In his latest blog, Lance Corporal Ryder, of 3rd Battalion The Mercian Regiment (3 MERCIAN) and currently deployed on Operation HERRICK 14 in Afghanistan, recounts an eventful week which included an armoured patrol vehicle triggering an improvised explosive device. Thankfully there were no serious injuries, although the insurgents said otherwise…
This week has been one of the more eventful of the tour.
We started the week with a focus on vehicle check points (VCPs) along Highway 1 and route 601. VCPs serve as an effective deterrent to any insurgents wishing to use the main highways and routes for things such as drug running, weapon and improvised explosive device (IED) transportation. It also gives us a perfect opportunity to collect biometric information from the population of Afghanistan. Due to Highway 1 being one of the main supply routes (MSRs) all the way around Afghanistan, it isn’t just the locals who use it. People from all over the country travel along it, around the clock. As with everything we do, the VCPs have been conducted with maximum input, command and control from the Afghan National Security Forces (ANSF), although at some points we have had to take over and assist them more. The VCPs we conducted turned out successful, and ended with us gaining a large amount of intelligence about illegal insurgent check points on the MSRs.
Mid-week we conducted a routine ground domination (GDA) patrol around an area called Durai East, which is approximately 1km to the south of our Check Point. The patrol started off like any other, with no insurgent radio chatter or anything. About half an hour in an IED was triggered by the Fire Support Team (FST) vehicle. The force of the blast knocked the Warrior onto its right hand side. When the blast went off soldiers from the second Warrior confirmed people were OK and talking inside the vehicle. At the same time the dismounted troops made best speed over, using the metal detectors in order to avoid any secondary devices. As it turned out all the crew were conscious and not suffering from any serious injury. Whilst this was happening the quick reaction force (QRF) was deployed from the Patrol Base (PB) and assisted in providing protection. The minor casualties were eventually extracted by Chinook helicopter back to the field hospital to be checked over, and the Royal Electrical and Mechanical Engineers (REME) recovered the vehicle back to Lash Durai. The insurgents claimed they had killed 7 of us and that the bodies were extracted by a fast jet – Which shows just how accurate they are with their reporting and the propaganda they use to spread misinformation.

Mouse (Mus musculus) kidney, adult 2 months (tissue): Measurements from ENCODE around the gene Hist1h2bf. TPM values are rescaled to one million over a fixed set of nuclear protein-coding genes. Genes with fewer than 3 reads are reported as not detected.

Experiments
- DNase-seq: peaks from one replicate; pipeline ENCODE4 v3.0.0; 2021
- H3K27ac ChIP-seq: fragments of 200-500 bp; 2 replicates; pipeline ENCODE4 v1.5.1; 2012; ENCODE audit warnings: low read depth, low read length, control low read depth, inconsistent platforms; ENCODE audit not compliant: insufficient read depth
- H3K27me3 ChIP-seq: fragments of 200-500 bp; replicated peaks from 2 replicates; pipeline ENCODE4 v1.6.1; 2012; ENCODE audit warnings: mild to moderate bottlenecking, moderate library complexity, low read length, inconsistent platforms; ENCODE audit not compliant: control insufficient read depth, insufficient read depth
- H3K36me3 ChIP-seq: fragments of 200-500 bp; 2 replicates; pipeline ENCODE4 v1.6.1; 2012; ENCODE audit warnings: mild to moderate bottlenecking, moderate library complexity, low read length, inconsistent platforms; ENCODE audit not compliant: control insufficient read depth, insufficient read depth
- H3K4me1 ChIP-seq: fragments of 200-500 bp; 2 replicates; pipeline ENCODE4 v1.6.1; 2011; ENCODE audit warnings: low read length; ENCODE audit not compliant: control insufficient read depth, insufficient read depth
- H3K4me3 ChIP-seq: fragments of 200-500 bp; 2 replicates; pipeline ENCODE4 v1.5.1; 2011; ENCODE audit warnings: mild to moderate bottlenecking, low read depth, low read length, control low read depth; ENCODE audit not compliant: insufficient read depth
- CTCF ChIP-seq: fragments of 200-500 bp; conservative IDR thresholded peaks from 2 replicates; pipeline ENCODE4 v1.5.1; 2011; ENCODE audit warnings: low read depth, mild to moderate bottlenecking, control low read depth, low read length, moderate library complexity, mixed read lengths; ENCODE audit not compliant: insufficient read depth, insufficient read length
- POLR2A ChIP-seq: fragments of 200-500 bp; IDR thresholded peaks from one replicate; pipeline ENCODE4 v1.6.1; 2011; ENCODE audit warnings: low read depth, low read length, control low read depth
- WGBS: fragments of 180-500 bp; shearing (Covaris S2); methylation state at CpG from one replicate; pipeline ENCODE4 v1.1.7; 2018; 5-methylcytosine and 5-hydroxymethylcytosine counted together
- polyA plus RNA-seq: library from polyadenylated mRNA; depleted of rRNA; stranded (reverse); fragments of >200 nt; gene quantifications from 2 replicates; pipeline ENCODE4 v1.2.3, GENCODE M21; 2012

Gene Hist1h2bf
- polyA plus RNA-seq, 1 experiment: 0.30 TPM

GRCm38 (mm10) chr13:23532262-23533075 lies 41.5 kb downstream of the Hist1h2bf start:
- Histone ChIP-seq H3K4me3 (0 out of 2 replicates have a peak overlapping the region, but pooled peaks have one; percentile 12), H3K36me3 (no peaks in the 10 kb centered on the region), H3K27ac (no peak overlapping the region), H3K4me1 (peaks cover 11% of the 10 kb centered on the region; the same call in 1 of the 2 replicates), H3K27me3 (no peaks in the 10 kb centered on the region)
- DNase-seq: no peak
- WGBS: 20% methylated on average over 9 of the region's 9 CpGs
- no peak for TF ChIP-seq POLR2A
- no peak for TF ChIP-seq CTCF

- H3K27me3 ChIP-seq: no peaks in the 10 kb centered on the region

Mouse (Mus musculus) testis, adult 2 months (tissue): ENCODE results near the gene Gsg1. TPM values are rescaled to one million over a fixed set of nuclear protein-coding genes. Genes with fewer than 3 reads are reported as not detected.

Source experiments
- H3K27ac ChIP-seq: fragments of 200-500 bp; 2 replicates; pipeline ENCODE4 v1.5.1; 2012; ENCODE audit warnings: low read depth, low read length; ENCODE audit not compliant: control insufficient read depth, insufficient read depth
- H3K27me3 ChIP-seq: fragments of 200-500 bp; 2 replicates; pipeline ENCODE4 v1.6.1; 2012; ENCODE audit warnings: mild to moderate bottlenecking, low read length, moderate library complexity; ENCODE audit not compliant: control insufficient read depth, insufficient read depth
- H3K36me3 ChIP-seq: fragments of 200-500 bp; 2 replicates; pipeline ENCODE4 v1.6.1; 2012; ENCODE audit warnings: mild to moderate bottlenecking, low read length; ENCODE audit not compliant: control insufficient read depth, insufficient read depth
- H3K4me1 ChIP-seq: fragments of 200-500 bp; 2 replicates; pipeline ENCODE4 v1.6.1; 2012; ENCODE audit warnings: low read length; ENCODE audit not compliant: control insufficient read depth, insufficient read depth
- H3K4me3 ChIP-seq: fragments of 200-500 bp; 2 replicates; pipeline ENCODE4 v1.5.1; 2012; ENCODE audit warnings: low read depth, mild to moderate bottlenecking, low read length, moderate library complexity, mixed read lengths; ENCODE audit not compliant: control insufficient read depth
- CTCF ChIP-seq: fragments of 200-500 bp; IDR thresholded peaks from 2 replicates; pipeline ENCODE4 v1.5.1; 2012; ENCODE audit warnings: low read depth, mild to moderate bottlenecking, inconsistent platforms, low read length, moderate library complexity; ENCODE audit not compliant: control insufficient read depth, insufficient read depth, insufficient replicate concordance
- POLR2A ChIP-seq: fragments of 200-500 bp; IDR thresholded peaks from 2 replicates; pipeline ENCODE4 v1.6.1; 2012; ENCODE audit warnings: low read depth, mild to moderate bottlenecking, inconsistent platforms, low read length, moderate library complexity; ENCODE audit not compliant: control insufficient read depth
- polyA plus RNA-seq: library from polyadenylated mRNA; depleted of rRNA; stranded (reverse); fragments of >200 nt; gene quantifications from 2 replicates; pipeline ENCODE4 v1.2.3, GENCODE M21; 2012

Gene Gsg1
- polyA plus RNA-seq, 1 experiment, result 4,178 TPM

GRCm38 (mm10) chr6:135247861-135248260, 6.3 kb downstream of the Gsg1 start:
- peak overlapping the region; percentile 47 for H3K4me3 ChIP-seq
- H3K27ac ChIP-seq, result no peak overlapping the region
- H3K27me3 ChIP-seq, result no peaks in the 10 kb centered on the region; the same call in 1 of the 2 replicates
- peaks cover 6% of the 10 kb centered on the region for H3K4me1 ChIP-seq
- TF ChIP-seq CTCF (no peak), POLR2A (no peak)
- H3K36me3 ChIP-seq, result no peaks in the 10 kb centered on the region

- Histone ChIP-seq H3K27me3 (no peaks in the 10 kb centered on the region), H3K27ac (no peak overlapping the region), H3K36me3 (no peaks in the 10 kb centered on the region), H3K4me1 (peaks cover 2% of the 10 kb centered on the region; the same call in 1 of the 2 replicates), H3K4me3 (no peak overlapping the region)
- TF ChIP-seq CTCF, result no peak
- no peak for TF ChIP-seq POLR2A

Shortly after, our platoon was given a new area of operations, still not far away but completely different in terms of ground and threat. The area we have moved into has been seeing an increase in insurgent activity of late. The last few days have been filled with patrols helping us get used to our new area. We are focusing on how different the ground is – more green zone and less desert – and how the local population reacts to ISAF presence. Also it has given us yet another group of ANSF to work with, this time all Afghan National Police (ANP). They all seem very keen to fight and get the insurgents so we’ll see how things go over the next week.
On a lighter note, I go on R&R very soon! I intend on spending 14 days enjoying the UK and catching up on a few missed beers, and sleep… plenty of sleep. That is, of course, providing this ash cloud the people of Iceland have let us have a bit of (again!) doesn’t stop R&R flights. I may have to tab home in that case!